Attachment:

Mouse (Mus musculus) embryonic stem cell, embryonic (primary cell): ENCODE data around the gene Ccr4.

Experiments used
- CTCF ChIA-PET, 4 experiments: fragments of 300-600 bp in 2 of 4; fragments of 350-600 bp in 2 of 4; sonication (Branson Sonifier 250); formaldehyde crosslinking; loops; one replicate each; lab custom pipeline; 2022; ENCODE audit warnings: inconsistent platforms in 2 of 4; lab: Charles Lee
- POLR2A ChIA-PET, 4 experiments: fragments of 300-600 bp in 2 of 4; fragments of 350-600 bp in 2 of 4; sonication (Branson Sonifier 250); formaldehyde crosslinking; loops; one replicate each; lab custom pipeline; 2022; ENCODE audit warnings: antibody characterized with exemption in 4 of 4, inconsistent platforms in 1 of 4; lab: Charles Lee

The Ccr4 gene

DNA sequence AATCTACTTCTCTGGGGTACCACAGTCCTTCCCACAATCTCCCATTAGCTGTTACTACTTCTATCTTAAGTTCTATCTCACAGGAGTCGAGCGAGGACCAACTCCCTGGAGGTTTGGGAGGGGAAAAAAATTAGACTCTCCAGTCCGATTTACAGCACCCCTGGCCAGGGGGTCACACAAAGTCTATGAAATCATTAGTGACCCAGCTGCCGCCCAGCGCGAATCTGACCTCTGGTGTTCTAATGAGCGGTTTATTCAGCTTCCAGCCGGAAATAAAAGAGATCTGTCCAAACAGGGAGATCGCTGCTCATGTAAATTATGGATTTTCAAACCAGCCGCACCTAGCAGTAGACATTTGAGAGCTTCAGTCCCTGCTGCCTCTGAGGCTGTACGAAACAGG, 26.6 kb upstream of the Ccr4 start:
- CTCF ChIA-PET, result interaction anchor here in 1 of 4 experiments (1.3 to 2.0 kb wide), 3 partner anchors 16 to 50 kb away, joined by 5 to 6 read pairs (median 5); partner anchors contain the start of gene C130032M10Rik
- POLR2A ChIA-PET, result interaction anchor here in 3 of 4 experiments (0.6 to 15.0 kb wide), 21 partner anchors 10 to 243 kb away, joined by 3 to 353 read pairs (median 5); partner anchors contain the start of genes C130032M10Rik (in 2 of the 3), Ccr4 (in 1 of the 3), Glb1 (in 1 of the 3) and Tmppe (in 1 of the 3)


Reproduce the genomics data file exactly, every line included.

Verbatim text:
Mouse (Mus musculus) embryonic stem cell, embryonic (primary cell): ENCODE data around the gene Ccr4.

Experiments used
- CTCF ChIA-PET, 4 experiments: fragments of 300-600 bp in 2 of 4; fragments of 350-600 bp in 2 of 4; sonication (Branson Sonifier 250); formaldehyde crosslinking; loops; one replicate each; lab custom pipeline; 2022; ENCODE audit warnings: inconsistent platforms in 2 of 4; lab: Charles Lee
- POLR2A ChIA-PET, 4 experiments: fragments of 300-600 bp in 2 of 4; fragments of 350-600 bp in 2 of 4; sonication (Branson Sonifier 250); formaldehyde crosslinking; loops; one replicate each; lab custom pipeline; 2022; ENCODE audit warnings: antibody characterized with exemption in 4 of 4, inconsistent platforms in 1 of 4; lab: Charles Lee

The Ccr4 gene

DNA sequence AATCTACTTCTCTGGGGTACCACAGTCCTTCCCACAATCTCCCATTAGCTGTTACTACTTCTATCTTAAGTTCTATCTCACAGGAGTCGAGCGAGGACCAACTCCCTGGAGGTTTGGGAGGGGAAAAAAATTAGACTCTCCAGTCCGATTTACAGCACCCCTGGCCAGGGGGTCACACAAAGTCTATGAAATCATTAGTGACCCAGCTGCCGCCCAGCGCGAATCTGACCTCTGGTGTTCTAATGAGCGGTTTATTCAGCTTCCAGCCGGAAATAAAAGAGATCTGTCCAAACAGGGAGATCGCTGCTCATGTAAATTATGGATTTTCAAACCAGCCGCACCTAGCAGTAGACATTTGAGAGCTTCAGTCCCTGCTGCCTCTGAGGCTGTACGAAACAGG, 26.6 kb upstream of the Ccr4 start:
- CTCF ChIA-PET, result interaction anchor here in 1 of 4 experiments (1.3 to 2.0 kb wide), 3 partner anchors 16 to 50 kb away, joined by 5 to 6 read pairs (median 5); partner anchors contain the start of gene C130032M10Rik
- POLR2A ChIA-PET, result interaction anchor here in 3 of 4 experiments (0.6 to 15.0 kb wide), 21 partner anchors 10 to 243 kb away, joined by 3 to 353 read pairs (median 5); partner anchors contain the start of genes C130032M10Rik (in 2 of the 3), Ccr4 (in 1 of the 3), Glb1 (in 1 of the 3) and Tmppe (in 1 of the 3)